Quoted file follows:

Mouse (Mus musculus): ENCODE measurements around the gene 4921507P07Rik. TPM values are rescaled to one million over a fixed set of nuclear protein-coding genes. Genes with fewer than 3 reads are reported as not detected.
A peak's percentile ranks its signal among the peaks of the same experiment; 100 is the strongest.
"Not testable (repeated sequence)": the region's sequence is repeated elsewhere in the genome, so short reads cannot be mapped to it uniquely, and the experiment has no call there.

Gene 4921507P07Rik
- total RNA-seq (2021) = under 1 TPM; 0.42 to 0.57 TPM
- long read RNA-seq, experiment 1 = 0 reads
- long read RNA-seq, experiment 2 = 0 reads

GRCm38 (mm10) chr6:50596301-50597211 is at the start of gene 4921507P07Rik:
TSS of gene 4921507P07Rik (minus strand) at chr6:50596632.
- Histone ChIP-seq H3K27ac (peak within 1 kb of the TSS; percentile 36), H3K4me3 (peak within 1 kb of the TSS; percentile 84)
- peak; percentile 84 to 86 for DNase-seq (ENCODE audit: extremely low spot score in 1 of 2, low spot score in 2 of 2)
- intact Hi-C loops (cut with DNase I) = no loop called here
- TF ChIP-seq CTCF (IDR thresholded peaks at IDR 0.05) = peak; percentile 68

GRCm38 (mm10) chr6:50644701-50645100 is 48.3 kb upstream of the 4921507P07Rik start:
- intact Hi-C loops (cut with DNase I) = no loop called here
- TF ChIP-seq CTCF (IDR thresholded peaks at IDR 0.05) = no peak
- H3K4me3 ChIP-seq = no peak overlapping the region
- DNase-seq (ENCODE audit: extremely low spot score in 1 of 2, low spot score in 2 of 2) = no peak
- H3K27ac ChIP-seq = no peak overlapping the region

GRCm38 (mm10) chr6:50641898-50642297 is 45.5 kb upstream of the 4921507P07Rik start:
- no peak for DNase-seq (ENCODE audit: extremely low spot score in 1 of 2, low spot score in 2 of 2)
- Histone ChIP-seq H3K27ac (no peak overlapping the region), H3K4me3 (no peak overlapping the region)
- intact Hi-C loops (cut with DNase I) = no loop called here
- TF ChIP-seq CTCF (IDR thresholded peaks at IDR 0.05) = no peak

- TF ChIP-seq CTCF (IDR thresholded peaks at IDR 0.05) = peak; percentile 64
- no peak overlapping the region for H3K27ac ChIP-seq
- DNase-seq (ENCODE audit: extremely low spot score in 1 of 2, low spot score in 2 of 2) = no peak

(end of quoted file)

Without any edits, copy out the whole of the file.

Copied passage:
Mouse (Mus musculus): ENCODE measurements around the gene 4921507P07Rik. TPM values are rescaled to one million over a fixed set of nuclear protein-coding genes. Genes with fewer than 3 reads are reported as not detected.
A peak's percentile ranks its signal among the peaks of the same experiment; 100 is the strongest.
"Not testable (repeated sequence)": the region's sequence is repeated elsewhere in the genome, so short reads cannot be mapped to it uniquely, and the experiment has no call there.

Gene 4921507P07Rik
- total RNA-seq (2021) = under 1 TPM; 0.42 to 0.57 TPM
- long read RNA-seq, experiment 1 = 0 reads
- long read RNA-seq, experiment 2 = 0 reads

GRCm38 (mm10) chr6:50596301-50597211 is at the start of gene 4921507P07Rik:
TSS of gene 4921507P07Rik (minus strand) at chr6:50596632.
- Histone ChIP-seq H3K27ac (peak within 1 kb of the TSS; percentile 36), H3K4me3 (peak within 1 kb of the TSS; percentile 84)
- peak; percentile 84 to 86 for DNase-seq (ENCODE audit: extremely low spot score in 1 of 2, low spot score in 2 of 2)
- intact Hi-C loops (cut with DNase I) = no loop called here
- TF ChIP-seq CTCF (IDR thresholded peaks at IDR 0.05) = peak; percentile 68

GRCm38 (mm10) chr6:50644701-50645100 is 48.3 kb upstream of the 4921507P07Rik start:
- intact Hi-C loops (cut with DNase I) = no loop called here
- TF ChIP-seq CTCF (IDR thresholded peaks at IDR 0.05) = no peak
- H3K4me3 ChIP-seq = no peak overlapping the region
- DNase-seq (ENCODE audit: extremely low spot score in 1 of 2, low spot score in 2 of 2) = no peak
- H3K27ac ChIP-seq = no peak overlapping the region

GRCm38 (mm10) chr6:50641898-50642297 is 45.5 kb upstream of the 4921507P07Rik start:
- no peak for DNase-seq (ENCODE audit: extremely low spot score in 1 of 2, low spot score in 2 of 2)
- Histone ChIP-seq H3K27ac (no peak overlapping the region), H3K4me3 (no peak overlapping the region)
- intact Hi-C loops (cut with DNase I) = no loop called here
- TF ChIP-seq CTCF (IDR thresholded peaks at IDR 0.05) = no peak

- TF ChIP-seq CTCF (IDR thresholded peaks at IDR 0.05) = peak; percentile 64
- no peak overlapping the region for H3K27ac ChIP-seq
- DNase-seq (ENCODE audit: extremely low spot score in 1 of 2, low spot score in 2 of 2) = no peak